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What makes Japan’s national sport special? How has Hakuho been so dominant for so long? Why have many tournaments over the past few years seen first time winners? The answers to these, and many other, questions can be found in a single word: tachiai — the initial clash when two rikishi come together is a moment that has few (if any) parallels in the wider world of sport, writes John Gunning.

COVID-19 has had a significant impact on sumo over the past 12 months. Compared to the cancellation of entire seasons and widespread disruption seen in other sports around the world, professional sumo’s schedule has remained relatively unaffected. The same can’t be said for amateur sumo, unfortunately. To fill in the gap, a 37-year-old coach in Hokkaido has come up with a unique idea for a sumo tournament that doesn’t require physical contact. Enter “Air Sumo.”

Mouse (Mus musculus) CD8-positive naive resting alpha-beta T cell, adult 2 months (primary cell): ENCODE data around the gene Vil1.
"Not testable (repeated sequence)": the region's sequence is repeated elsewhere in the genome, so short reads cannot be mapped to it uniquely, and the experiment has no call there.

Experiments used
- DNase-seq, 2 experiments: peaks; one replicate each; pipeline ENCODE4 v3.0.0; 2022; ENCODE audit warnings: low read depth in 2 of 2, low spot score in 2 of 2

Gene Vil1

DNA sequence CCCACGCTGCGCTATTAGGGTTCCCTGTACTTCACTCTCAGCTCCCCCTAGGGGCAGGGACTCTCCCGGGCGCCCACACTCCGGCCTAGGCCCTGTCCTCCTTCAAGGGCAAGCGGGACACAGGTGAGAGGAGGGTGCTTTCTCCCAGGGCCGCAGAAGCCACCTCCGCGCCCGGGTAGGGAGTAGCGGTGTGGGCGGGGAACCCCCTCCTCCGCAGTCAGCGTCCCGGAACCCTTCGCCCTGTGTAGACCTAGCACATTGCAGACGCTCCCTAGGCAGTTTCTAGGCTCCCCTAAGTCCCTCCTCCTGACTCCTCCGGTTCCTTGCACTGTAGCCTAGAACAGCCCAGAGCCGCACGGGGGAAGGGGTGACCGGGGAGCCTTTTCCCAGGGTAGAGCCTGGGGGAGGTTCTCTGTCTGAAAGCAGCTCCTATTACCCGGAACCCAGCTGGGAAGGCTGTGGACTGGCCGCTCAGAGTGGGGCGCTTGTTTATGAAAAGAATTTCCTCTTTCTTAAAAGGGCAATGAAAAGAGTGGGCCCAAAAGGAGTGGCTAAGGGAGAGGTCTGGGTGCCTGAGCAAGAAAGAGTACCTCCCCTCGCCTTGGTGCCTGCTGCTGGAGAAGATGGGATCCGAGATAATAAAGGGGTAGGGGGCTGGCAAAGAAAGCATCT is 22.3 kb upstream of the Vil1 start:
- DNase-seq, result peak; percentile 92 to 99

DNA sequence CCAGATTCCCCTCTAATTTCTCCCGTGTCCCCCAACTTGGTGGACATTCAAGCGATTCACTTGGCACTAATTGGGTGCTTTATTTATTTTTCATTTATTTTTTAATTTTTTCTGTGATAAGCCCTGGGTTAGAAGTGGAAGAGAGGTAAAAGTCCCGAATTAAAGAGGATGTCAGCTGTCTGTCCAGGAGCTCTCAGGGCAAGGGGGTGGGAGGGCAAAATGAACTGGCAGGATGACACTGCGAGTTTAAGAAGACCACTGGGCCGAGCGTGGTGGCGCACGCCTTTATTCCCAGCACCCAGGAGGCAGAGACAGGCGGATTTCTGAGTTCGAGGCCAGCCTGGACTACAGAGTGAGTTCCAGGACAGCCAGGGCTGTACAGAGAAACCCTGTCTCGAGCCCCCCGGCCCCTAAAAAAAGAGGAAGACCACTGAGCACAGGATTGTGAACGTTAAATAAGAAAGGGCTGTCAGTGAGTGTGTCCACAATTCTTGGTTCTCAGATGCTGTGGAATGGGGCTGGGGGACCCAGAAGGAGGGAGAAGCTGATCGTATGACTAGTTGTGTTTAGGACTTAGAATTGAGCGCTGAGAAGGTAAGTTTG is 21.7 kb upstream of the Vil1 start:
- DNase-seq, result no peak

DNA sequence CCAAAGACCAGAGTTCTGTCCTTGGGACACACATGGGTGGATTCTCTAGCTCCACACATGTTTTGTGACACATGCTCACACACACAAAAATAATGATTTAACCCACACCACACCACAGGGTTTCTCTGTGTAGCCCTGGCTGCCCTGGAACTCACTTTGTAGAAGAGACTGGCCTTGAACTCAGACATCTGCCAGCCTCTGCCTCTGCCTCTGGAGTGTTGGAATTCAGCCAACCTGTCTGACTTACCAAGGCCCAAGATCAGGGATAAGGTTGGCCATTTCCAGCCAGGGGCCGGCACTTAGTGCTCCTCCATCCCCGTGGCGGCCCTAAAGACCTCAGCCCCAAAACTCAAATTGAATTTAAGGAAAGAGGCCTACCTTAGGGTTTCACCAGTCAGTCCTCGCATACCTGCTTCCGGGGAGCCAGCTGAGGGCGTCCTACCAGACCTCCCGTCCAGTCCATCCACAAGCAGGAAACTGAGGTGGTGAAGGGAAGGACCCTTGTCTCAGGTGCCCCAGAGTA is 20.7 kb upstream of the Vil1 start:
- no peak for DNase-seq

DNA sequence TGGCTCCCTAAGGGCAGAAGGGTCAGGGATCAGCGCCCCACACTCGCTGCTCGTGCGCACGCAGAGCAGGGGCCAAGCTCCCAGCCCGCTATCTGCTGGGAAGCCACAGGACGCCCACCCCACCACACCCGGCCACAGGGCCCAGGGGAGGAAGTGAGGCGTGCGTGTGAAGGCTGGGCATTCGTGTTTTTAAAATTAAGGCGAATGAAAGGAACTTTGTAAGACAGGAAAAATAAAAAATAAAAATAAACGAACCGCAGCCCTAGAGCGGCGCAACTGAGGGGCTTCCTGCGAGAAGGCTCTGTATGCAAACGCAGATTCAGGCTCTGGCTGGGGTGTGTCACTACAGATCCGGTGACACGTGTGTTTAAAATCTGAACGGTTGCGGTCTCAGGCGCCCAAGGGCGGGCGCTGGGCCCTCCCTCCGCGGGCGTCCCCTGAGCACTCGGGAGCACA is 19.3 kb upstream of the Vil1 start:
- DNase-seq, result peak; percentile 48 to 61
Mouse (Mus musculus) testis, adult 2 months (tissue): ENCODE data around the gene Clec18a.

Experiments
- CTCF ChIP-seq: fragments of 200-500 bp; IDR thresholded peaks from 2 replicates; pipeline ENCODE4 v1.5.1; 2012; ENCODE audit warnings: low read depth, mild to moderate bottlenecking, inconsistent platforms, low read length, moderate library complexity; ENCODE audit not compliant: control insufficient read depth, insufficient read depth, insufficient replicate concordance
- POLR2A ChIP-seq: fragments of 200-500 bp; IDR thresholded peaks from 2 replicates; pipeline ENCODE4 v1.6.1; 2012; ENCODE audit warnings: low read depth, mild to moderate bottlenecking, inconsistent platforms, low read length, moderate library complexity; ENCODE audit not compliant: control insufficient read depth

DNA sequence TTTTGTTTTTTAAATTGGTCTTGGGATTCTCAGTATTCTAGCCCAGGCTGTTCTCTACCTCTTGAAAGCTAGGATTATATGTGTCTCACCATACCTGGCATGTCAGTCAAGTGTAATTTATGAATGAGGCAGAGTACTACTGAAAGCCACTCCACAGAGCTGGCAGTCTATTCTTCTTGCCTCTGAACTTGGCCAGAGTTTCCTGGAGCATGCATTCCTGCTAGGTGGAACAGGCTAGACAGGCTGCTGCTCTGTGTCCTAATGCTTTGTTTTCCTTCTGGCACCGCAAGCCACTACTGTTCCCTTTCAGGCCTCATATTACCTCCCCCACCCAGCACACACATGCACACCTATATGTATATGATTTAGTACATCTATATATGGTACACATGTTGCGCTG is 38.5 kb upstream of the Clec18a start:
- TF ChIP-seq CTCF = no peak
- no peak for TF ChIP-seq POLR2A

Daieisho stood up to Takakeisho during the tachiai before slapping him down on the second day New Year Grand Sumo Tournament. | KYODO
Daieisho stood up to Takakeisho during the tachiai before slapping him down on the second day New Year Grand Sumo Tournament. | KYODO

The upcoming March tournament will be the fifth straight one held at the Ryogoku Kokugikan, as Osaka joins Nagoya and Fukuoka in losing its sole yearly meet to the pandemic, much to the chagrin of fans in the Kansai region.

Ahead of the upcoming tournament, wrestlers — including Mongolian-born yokozuna Hakuho — are stepping up preparations, with those from the three stables that missed the New Year’s tournament due to COVID-19 infections having their medical checkups.

Meanwhile, in a sign of how serious the Japan Sumo Association has been taking COVID-19 rules, it slapped stablemaster Tokitsukaze with the second most severe punishment yet, recommending on Feb. 22 that he retire for violating coronavirus protocols when he made non-urgent, nonessential outings during a basho.

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